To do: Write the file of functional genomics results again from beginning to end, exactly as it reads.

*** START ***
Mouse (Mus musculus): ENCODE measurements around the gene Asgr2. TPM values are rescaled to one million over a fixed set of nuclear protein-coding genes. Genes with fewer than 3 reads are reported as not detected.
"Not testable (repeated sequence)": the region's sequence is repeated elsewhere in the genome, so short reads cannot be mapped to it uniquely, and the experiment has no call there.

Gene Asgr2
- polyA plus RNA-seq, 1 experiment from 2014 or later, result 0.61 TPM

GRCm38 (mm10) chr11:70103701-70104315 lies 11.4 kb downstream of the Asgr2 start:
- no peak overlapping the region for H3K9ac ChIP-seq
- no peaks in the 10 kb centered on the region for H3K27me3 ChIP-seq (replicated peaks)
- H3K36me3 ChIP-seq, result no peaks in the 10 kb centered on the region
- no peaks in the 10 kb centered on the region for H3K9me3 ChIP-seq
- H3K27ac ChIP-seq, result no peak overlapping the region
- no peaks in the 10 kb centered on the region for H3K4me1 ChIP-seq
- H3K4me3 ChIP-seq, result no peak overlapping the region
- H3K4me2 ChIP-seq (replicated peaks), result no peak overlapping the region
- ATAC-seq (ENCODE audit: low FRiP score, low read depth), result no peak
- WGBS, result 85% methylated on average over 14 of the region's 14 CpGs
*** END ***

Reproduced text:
Mouse (Mus musculus): ENCODE measurements around the gene Asgr2. TPM values are rescaled to one million over a fixed set of nuclear protein-coding genes. Genes with fewer than 3 reads are reported as not detected.
"Not testable (repeated sequence)": the region's sequence is repeated elsewhere in the genome, so short reads cannot be mapped to it uniquely, and the experiment has no call there.

Gene Asgr2
- polyA plus RNA-seq, 1 experiment from 2014 or later, result 0.61 TPM

GRCm38 (mm10) chr11:70103701-70104315 lies 11.4 kb downstream of the Asgr2 start:
- no peak overlapping the region for H3K9ac ChIP-seq
- no peaks in the 10 kb centered on the region for H3K27me3 ChIP-seq (replicated peaks)
- H3K36me3 ChIP-seq, result no peaks in the 10 kb centered on the region
- no peaks in the 10 kb centered on the region for H3K9me3 ChIP-seq
- H3K27ac ChIP-seq, result no peak overlapping the region
- no peaks in the 10 kb centered on the region for H3K4me1 ChIP-seq
- H3K4me3 ChIP-seq, result no peak overlapping the region
- H3K4me2 ChIP-seq (replicated peaks), result no peak overlapping the region
- ATAC-seq (ENCODE audit: low FRiP score, low read depth), result no peak
- WGBS, result 85% methylated on average over 14 of the region's 14 CpGs